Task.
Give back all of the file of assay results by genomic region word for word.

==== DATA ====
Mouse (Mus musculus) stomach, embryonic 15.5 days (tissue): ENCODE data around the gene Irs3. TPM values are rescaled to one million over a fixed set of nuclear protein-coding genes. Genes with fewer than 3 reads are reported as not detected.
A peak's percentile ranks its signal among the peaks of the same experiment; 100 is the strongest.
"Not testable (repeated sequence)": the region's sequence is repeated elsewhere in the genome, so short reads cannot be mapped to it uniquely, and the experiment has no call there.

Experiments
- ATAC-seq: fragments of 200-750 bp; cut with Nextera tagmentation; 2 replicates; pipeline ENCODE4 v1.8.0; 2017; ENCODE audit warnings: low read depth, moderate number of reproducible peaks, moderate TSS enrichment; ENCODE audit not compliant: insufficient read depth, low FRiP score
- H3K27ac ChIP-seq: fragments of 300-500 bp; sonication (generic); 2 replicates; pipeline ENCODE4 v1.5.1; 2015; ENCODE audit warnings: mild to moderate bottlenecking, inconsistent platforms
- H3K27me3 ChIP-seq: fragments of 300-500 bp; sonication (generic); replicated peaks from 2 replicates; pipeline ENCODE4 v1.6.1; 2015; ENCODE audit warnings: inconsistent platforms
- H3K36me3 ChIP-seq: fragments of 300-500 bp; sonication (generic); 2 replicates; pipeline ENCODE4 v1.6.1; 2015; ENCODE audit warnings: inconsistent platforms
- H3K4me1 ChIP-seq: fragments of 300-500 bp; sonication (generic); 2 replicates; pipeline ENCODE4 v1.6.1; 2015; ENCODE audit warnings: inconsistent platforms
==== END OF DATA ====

Mouse (Mus musculus) stomach, embryonic 15.5 days (tissue): ENCODE data around the gene Irs3. TPM values are rescaled to one million over a fixed set of nuclear protein-coding genes. Genes with fewer than 3 reads are reported as not detected.
A peak's percentile ranks its signal among the peaks of the same experiment; 100 is the strongest.
"Not testable (repeated sequence)": the region's sequence is repeated elsewhere in the genome, so short reads cannot be mapped to it uniquely, and the experiment has no call there.

Experiments
- ATAC-seq: fragments of 200-750 bp; cut with Nextera tagmentation; 2 replicates; pipeline ENCODE4 v1.8.0; 2017; ENCODE audit warnings: low read depth, moderate number of reproducible peaks, moderate TSS enrichment; ENCODE audit not compliant: insufficient read depth, low FRiP score
- H3K27ac ChIP-seq: fragments of 300-500 bp; sonication (generic); 2 replicates; pipeline ENCODE4 v1.5.1; 2015; ENCODE audit warnings: mild to moderate bottlenecking, inconsistent platforms
- H3K27me3 ChIP-seq: fragments of 300-500 bp; sonication (generic); replicated peaks from 2 replicates; pipeline ENCODE4 v1.6.1; 2015; ENCODE audit warnings: inconsistent platforms
- H3K36me3 ChIP-seq: fragments of 300-500 bp; sonication (generic); 2 replicates; pipeline ENCODE4 v1.6.1; 2015; ENCODE audit warnings: inconsistent platforms
- H3K4me1 ChIP-seq: fragments of 300-500 bp; sonication (generic); 2 replicates; pipeline ENCODE4 v1.6.1; 2015; ENCODE audit warnings: inconsistent platforms